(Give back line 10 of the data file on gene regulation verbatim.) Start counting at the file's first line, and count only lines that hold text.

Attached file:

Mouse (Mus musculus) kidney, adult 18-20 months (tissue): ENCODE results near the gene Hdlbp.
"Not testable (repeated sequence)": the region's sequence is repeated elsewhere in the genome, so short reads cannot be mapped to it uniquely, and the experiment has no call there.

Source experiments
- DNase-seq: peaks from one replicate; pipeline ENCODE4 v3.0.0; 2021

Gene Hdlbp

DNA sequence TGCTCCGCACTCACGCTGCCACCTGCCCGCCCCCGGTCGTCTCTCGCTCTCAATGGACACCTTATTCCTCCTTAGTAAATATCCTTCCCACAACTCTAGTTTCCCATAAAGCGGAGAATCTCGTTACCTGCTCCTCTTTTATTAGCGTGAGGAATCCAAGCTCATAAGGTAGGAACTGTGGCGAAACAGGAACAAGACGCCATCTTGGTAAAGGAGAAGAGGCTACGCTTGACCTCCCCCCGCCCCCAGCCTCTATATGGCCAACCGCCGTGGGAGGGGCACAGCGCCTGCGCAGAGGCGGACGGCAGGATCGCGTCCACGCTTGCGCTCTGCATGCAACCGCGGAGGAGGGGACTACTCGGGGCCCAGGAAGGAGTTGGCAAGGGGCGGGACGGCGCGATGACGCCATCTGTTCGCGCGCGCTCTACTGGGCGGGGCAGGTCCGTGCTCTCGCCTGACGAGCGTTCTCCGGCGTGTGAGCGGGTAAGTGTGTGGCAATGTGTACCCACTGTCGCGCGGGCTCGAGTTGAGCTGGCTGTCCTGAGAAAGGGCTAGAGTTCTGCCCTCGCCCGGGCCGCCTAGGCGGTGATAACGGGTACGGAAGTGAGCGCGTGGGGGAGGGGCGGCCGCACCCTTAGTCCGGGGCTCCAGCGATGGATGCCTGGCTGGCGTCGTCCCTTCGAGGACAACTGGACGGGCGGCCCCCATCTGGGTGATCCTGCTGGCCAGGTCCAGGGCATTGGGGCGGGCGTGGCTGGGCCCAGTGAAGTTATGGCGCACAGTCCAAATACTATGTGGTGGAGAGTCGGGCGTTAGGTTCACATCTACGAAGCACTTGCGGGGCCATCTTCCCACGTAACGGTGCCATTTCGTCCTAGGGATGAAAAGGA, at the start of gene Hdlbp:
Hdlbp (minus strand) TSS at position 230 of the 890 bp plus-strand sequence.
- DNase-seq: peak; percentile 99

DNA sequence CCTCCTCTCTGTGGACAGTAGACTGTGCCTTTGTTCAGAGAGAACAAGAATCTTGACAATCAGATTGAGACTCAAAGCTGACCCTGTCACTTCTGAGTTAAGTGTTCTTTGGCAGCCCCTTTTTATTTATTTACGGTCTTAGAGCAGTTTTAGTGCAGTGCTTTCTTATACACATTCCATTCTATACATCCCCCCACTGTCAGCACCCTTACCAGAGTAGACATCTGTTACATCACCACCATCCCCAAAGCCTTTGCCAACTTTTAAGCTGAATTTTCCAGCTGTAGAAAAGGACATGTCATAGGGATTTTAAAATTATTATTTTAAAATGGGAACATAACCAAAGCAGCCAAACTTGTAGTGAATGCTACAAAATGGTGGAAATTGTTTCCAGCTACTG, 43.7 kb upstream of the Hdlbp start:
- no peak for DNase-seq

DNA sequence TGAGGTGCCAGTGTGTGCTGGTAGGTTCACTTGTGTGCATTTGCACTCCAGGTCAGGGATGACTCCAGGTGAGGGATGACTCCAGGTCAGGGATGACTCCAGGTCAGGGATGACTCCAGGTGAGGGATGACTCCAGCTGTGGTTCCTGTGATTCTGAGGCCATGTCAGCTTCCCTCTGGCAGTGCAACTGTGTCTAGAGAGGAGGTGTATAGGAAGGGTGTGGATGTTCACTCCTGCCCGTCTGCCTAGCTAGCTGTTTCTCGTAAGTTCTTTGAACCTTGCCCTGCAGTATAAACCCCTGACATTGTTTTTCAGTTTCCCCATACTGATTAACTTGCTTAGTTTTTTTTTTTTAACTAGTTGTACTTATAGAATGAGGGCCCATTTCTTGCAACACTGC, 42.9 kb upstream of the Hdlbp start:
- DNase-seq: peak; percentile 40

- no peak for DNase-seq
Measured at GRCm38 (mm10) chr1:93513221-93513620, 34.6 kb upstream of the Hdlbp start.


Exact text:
- no peak for DNase-seq